Protein kinase C-theta is an early survival factor required for differentiation of effector CD8+ T cells.
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CD8(+) T cells are crucial for host defense against invading pathogens and malignancies. However, relatively little is known about intracellular signaling events that control the genetic program of their activation and differentiation. Using CD8(+) T cells from TCR-transgenic mice crossed to protein kinase C-theta (PKCtheta)-deficient mice, we report that PKCtheta is not required for Ag-induced CD8(+) T cell proliferation, but is important for T cell survival and differentiation into functional, cytokine-producing CTLs. Ag-stimulated PKCtheta(-/-) T cells underwent accelerated apoptosis associated with deregulated expression of Bcl-2 family proteins and displayed reduced activation of ERKs and JNKs. Some defects in the function of PKCtheta(-/-) T cells (poor survival and reduced Bcl-2 and Bcl-x(L) expression, CTL activity, and IFN-gamma expression) were partially or fully restored by coculture with wild-type T cells or by addition of exogenous IL-2, whereas others (increased Bim(EL) expression and TNF-alpha production) were not. These findings indicate that PKCtheta, although not essential for initial Ag-induced proliferation, nevertheless plays an important role in promoting and extending T cell survival, thereby enabling the complete genetic program of effector CD8(+) differentiation. The requirement for PKCtheta in different types of T cell-dependent responses may, therefore, depend on the overall strength of signaling by the TCR and costimulatory receptors and may reflect, in addition to its previously established role in activation, an important, hitherto unappreciated, role in T cell survival.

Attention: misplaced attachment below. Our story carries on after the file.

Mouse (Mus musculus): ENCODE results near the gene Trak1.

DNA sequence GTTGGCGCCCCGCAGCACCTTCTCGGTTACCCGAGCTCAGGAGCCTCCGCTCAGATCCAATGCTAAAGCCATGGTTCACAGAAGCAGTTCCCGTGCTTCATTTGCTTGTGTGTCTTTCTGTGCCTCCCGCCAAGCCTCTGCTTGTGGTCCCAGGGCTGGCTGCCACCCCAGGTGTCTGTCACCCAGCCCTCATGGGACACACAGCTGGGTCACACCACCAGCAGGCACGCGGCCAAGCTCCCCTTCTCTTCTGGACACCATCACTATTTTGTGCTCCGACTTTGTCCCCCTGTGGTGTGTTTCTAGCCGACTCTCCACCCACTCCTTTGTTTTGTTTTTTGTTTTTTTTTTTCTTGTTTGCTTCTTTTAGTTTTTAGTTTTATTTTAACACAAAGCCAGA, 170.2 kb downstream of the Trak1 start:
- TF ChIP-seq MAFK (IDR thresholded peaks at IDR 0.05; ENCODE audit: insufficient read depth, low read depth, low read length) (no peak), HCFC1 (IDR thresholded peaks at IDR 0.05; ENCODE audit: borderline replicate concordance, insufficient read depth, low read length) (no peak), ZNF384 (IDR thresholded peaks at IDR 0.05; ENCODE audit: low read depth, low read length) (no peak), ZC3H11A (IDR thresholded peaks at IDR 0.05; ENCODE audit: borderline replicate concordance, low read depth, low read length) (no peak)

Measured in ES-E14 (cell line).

complete list of authors
Barouch-Bentov, Rina||Lemmens, Edward E||Hu, Junru||Janssen, Edith M||Droin, Nathalie M||Song, Jianxun||Schoenberger, Stephen P||Altman, Amnon